The neutralization activities of polyclonal antibodies and MAbs obtained by immunization of mice with L1 VLPs was investigated with pseudovirion infectivity assays using HPV-16, -31, -33, -45, -58, and -59 pseudovirions. Pseudovirions were generated by direct interaction of a plasmid coding for luciferase and HPV VLPs at a ratio of two VLPs to one DNA molecule. Luciferase gene transfers obtained with 10 μg of VLPs/well were 8,735, 9,128, and 7,208 cps for L1 VLPs corresponding to HPV-16, -31, and -59, respectively, and 43,722 and 95,656 cps for L1-L2 VLPs corresponding to HPV-33 and -58, respectively (Fig. (Fig.11).
For the determination of neutralizing antibodies, the quantity of pseudovirions was adjusted to obtain luciferase activity of between 500 and 2,000 cps, and the pseudovirions were incubated with serial dilutions of VLP antisera or MAbs and then added to COS-7 cells. Quantification of luciferase activity after 2 days served as a measurement of infectivity.
Figure Figure22 shows the results of titration of HPV-16 neutralizing antibodies for HPV-16 and HPV-31 polyclonal antibodies and for two HPV-16 MAbs (HPV-16.V5 and HPV-16.J4); the data shown are the means from four titrations. Inhibition of gene transfer for these four antibodies increased with antibody concentration. Anti-HPV-16 VLPs and MAb HPV-16.V5 had similar inhibition curves, and about 50% neutralization was still observed for an antibody dilution of 12,800. Much lower inhibition was observed with anti-HPV-31 VLPs and MAb HPV-16.J4. For these two antibodies, 50% neutralization was observed at antibody dilutions of 1/100.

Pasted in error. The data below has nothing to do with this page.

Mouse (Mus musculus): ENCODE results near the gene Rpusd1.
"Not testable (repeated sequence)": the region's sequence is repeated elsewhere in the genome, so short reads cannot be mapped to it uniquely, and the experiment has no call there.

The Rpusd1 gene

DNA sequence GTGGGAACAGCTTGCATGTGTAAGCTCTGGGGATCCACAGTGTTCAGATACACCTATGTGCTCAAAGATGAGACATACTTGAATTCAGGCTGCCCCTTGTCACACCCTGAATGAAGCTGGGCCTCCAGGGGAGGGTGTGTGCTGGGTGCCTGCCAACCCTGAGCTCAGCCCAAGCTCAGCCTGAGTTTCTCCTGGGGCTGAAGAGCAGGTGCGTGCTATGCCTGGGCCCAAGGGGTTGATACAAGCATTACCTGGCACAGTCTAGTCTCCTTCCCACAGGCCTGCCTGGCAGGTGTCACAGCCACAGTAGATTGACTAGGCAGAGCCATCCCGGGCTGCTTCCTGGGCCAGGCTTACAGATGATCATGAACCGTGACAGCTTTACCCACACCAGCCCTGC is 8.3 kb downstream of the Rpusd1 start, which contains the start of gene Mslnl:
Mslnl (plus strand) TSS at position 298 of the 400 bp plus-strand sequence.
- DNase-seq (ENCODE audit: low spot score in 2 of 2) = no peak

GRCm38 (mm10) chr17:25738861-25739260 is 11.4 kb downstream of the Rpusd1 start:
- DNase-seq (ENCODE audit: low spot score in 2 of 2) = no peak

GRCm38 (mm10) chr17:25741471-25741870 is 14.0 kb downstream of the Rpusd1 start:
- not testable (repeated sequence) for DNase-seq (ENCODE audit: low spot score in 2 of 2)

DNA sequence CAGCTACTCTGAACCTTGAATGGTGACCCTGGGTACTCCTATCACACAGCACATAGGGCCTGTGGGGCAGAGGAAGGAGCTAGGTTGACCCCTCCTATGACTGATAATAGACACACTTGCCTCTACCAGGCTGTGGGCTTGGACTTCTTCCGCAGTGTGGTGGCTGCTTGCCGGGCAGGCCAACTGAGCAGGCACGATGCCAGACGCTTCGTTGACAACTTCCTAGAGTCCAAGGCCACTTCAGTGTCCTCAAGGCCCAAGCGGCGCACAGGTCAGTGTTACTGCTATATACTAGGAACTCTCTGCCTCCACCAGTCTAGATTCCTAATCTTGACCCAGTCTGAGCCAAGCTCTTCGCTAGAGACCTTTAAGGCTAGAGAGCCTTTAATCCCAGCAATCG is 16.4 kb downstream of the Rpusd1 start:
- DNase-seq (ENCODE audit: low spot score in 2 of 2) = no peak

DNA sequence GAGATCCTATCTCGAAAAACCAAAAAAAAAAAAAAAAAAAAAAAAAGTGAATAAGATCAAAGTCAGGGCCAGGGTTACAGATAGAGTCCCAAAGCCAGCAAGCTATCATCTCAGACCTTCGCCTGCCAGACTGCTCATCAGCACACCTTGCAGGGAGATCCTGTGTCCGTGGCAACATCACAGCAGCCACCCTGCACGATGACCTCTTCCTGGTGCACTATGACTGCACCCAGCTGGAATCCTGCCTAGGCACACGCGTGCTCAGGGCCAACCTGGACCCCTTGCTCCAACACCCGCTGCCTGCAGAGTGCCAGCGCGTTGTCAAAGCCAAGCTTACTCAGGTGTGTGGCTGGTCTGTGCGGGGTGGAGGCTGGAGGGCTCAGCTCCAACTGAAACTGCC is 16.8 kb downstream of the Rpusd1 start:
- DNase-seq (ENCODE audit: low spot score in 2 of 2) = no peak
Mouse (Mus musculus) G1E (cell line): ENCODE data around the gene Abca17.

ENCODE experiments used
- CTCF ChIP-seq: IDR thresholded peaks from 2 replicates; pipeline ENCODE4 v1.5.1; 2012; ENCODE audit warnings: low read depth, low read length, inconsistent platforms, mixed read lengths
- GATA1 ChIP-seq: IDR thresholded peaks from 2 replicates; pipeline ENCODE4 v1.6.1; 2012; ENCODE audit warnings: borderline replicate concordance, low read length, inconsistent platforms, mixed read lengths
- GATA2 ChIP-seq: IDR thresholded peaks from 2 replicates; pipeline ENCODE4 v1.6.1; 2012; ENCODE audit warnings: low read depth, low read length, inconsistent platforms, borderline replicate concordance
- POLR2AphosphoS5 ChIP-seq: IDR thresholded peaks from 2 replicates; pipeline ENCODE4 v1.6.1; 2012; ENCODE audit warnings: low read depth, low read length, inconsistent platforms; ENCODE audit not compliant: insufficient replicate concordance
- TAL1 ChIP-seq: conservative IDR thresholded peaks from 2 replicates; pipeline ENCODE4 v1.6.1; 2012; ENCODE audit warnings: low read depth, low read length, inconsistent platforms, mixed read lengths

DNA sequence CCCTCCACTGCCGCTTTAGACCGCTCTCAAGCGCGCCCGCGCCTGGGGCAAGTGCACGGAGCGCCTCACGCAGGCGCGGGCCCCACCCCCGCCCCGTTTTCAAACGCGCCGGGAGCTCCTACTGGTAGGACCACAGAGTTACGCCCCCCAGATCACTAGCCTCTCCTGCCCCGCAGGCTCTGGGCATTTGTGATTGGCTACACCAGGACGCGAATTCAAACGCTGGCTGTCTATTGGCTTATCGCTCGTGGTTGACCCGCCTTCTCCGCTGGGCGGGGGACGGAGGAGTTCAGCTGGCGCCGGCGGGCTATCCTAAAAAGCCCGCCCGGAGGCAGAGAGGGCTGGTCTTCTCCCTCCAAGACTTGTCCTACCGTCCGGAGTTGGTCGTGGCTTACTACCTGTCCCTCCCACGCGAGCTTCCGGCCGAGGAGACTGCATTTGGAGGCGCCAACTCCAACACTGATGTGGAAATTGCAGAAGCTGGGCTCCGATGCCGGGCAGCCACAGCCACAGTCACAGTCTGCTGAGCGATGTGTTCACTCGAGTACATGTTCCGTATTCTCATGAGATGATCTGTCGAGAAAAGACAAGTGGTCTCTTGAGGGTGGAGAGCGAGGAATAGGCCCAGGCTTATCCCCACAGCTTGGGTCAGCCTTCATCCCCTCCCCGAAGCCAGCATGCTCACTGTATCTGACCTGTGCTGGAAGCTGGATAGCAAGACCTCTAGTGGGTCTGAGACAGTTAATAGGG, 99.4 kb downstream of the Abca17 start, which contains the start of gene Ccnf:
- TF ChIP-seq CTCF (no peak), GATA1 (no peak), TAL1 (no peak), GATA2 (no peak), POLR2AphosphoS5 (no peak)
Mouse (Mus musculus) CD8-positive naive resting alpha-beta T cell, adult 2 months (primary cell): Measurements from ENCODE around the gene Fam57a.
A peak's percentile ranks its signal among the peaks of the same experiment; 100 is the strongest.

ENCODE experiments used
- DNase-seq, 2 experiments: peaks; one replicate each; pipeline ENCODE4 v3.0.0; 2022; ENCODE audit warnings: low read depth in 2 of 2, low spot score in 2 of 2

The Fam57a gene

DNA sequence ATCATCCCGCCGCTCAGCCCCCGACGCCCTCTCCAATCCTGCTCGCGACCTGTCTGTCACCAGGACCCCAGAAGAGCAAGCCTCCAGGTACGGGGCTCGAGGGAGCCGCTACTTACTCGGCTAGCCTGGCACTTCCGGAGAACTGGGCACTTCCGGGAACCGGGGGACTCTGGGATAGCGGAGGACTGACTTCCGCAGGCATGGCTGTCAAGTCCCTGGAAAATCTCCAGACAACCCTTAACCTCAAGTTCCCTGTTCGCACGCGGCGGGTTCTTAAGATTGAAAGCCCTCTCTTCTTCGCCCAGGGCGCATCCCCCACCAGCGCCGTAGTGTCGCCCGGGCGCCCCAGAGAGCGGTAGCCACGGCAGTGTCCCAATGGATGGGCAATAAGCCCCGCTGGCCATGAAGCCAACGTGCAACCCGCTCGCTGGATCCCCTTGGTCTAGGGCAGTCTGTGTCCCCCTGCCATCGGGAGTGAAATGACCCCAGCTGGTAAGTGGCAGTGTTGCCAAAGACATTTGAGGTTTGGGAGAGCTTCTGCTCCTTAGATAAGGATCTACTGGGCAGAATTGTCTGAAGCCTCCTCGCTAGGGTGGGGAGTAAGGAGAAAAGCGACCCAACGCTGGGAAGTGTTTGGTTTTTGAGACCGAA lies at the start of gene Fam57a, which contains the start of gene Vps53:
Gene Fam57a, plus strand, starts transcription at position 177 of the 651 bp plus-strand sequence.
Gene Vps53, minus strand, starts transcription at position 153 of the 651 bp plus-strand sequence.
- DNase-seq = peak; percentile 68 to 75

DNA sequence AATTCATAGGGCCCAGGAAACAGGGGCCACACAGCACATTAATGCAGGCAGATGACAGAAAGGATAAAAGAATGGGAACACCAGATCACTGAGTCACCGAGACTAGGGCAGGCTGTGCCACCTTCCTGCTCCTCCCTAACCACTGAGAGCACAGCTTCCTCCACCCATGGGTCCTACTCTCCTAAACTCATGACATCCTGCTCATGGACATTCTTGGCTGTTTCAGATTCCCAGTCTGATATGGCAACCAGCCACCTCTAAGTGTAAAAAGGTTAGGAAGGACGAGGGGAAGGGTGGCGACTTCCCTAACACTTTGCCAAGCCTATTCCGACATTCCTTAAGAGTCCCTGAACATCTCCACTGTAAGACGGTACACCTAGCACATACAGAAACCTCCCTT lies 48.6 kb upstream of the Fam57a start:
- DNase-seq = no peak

Cross-neutralization between high-risk HPVs was analyzed by investigating the neutralization of HPV-16, -31, -33, -45, -58, and -59 pseudoinfection by polyclonal antibodies obtained by immunization of mice with the corresponding VLPs. Anti-VLP titers of 10,400, 12,160, 9,600, 21,400, 3,333, 2,500, 8,400, and 22,400 were observed for mice immunized with HPV-16, -18, -31, -33, -39, -45, -58, and -59, respectively. Antibodies to HPV-16 VLPs neutralized HPV-16 pseudoinfection as well as HPV-31 and -33 pseudoinfection (Fig. (Fig.3).3). In confirmation of these results, anti-HPV-31 and anti-HPV-33 were shown to neutralize HPV-16. The results also indicated that HPV-33 and HPV-58 were cross-neutralizing and that anti-HPV-16 antibodies neutralized HPV-58 pseudoinfection. No cross-neutralization was observed between HPV-45 and HPV-59 or with the other types investigated. However, antibodies to HPV-39 VLPs neutralized HPV-59 pseudoinfection.
Next, we assayed the cross-neutralization by MAbs. As shown in Table Table1,1, homologous neutralization was detected with six of nine HPV-16 MAbs, one of five HPV-45 MAbs, and each of the MAbs investigated for HPV-31 and HPV-33. However, three MAbs (HPV16.J4, HPV16.I23, and HPV33.E12) evidenced cross-neutralizing activity. MAb HPV16.J4 neutralized all HPV pseudovirions with the exception of HPV-59, with neutralizing titers ranging from 25 to 800. HPV16.I23 neutralized HPV-45 and -59 in addition to HPV16 pseudovirus. HPV-33.E12 neutralized HPV-33, -45, -58, and -59 pseudovirions, with neutralizing titers of 800, 200, 400, and 25, respectively. It should be noted that two MAbs with neutralizing activity (HPV16.L4 and HPV16.J4) were previously shown to recognize linear epitopes.